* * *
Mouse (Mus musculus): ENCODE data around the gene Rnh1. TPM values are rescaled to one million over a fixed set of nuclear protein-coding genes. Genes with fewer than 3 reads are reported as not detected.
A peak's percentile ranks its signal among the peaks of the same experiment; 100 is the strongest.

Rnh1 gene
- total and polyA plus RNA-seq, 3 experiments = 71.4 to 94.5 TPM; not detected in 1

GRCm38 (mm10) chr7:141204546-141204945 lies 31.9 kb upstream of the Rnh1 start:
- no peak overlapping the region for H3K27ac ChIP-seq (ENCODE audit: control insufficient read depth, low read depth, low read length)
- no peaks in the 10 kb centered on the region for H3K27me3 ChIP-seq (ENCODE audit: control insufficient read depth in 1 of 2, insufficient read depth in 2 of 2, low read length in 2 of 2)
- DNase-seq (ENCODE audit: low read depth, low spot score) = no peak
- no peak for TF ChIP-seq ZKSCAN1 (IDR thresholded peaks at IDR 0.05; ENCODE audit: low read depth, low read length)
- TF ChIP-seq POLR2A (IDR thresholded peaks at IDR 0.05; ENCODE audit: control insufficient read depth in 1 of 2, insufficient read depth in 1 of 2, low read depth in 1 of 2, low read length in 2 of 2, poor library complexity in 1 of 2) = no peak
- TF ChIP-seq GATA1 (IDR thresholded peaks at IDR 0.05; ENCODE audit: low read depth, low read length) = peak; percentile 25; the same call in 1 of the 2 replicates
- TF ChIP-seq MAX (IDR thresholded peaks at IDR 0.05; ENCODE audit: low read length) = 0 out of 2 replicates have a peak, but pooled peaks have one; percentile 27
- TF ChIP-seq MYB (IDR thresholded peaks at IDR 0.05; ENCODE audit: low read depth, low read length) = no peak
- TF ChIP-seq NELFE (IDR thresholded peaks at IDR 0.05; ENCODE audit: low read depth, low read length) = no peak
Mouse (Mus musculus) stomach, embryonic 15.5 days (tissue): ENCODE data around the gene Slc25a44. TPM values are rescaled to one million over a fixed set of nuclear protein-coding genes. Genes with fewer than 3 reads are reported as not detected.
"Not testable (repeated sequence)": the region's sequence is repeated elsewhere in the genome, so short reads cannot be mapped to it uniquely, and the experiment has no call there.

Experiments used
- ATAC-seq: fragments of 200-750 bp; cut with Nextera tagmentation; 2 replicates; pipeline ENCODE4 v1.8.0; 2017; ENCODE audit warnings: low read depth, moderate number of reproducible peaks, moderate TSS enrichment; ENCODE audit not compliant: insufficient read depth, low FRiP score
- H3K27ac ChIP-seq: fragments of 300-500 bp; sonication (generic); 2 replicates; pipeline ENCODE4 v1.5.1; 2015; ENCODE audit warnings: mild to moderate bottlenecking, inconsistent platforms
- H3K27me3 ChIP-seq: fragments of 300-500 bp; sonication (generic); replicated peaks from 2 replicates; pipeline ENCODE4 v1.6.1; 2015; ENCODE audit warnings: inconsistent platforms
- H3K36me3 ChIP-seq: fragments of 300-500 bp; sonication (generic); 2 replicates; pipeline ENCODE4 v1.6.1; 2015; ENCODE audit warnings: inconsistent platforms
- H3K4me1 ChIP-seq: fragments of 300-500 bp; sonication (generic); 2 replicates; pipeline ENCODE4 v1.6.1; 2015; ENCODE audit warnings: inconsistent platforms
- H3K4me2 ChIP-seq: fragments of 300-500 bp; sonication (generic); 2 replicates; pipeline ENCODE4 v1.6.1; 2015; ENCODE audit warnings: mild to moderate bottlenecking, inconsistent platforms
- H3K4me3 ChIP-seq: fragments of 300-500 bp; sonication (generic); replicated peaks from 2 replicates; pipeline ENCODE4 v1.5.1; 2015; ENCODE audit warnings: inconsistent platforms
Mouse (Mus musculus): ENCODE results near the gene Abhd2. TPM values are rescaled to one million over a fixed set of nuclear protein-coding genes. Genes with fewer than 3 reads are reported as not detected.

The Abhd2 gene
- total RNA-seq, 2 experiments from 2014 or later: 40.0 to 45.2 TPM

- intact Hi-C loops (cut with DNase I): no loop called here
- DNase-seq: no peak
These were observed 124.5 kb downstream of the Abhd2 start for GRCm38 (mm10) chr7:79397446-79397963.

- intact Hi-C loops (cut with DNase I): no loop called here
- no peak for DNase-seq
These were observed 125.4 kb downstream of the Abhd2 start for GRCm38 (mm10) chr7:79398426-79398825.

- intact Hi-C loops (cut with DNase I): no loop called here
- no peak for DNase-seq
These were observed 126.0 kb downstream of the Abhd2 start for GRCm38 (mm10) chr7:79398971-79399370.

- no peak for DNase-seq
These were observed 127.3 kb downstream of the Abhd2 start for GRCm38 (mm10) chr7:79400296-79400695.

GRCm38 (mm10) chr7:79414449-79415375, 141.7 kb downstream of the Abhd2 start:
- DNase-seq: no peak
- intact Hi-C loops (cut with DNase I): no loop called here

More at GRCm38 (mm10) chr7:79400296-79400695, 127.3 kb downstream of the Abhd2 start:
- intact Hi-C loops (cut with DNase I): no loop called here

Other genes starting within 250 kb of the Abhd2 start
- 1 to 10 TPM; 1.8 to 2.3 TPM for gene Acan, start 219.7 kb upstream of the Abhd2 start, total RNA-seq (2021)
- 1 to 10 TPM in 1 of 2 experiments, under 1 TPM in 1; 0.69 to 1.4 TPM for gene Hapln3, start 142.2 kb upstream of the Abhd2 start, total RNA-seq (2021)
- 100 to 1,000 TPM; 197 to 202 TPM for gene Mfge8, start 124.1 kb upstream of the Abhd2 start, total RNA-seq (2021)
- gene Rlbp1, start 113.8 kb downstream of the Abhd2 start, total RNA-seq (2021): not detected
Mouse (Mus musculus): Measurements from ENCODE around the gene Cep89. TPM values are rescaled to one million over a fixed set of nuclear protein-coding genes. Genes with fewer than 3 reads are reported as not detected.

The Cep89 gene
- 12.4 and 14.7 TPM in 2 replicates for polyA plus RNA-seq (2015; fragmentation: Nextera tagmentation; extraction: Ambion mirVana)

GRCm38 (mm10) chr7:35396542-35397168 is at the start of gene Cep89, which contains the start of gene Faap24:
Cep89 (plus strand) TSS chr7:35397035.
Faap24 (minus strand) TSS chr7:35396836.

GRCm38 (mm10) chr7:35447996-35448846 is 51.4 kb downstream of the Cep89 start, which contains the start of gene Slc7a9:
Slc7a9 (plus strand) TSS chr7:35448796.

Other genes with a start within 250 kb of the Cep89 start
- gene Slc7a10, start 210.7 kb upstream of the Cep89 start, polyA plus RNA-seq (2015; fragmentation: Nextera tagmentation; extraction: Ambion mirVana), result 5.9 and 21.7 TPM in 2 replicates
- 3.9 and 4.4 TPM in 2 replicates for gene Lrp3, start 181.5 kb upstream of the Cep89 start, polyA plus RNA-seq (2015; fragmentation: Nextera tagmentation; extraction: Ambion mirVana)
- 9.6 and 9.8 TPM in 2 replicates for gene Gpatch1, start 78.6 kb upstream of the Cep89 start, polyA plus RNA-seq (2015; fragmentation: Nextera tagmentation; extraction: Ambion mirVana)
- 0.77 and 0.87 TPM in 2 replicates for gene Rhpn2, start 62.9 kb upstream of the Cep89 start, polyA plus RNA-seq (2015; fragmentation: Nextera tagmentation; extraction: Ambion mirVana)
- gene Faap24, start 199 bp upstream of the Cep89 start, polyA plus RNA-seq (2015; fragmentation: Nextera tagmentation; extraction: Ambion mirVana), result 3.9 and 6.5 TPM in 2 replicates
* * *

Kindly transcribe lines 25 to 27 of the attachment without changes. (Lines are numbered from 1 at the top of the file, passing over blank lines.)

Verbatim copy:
Mouse (Mus musculus): ENCODE results near the gene Abhd2. TPM values are rescaled to one million over a fixed set of nuclear protein-coding genes. Genes with fewer than 3 reads are reported as not detected.

The Abhd2 gene
- total RNA-seq, 2 experiments from 2014 or later: 40.0 to 45.2 TPM